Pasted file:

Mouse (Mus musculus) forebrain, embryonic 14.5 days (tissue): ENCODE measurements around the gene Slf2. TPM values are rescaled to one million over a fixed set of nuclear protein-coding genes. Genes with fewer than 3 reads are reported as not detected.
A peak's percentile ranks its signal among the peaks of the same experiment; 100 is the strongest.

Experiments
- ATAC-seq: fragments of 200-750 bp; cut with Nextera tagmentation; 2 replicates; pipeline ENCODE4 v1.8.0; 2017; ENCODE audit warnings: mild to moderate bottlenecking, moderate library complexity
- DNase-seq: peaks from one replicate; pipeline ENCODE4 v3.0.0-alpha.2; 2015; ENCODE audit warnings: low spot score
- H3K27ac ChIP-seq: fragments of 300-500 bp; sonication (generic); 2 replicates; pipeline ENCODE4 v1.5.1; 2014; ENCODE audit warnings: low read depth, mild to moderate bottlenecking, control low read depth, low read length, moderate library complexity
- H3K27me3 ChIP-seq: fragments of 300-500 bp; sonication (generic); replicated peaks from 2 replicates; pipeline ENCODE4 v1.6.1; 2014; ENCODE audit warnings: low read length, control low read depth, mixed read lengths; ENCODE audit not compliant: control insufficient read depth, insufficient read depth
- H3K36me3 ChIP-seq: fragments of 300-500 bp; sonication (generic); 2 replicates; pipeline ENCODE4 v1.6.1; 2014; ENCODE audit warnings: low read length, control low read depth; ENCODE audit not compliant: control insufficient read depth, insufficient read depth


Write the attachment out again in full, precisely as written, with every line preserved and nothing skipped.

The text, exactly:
Mouse (Mus musculus) forebrain, embryonic 14.5 days (tissue): ENCODE measurements around the gene Slf2. TPM values are rescaled to one million over a fixed set of nuclear protein-coding genes. Genes with fewer than 3 reads are reported as not detected.
A peak's percentile ranks its signal among the peaks of the same experiment; 100 is the strongest.

Experiments
- ATAC-seq: fragments of 200-750 bp; cut with Nextera tagmentation; 2 replicates; pipeline ENCODE4 v1.8.0; 2017; ENCODE audit warnings: mild to moderate bottlenecking, moderate library complexity
- DNase-seq: peaks from one replicate; pipeline ENCODE4 v3.0.0-alpha.2; 2015; ENCODE audit warnings: low spot score
- H3K27ac ChIP-seq: fragments of 300-500 bp; sonication (generic); 2 replicates; pipeline ENCODE4 v1.5.1; 2014; ENCODE audit warnings: low read depth, mild to moderate bottlenecking, control low read depth, low read length, moderate library complexity
- H3K27me3 ChIP-seq: fragments of 300-500 bp; sonication (generic); replicated peaks from 2 replicates; pipeline ENCODE4 v1.6.1; 2014; ENCODE audit warnings: low read length, control low read depth, mixed read lengths; ENCODE audit not compliant: control insufficient read depth, insufficient read depth
- H3K36me3 ChIP-seq: fragments of 300-500 bp; sonication (generic); 2 replicates; pipeline ENCODE4 v1.6.1; 2014; ENCODE audit warnings: low read length, control low read depth; ENCODE audit not compliant: control insufficient read depth, insufficient read depth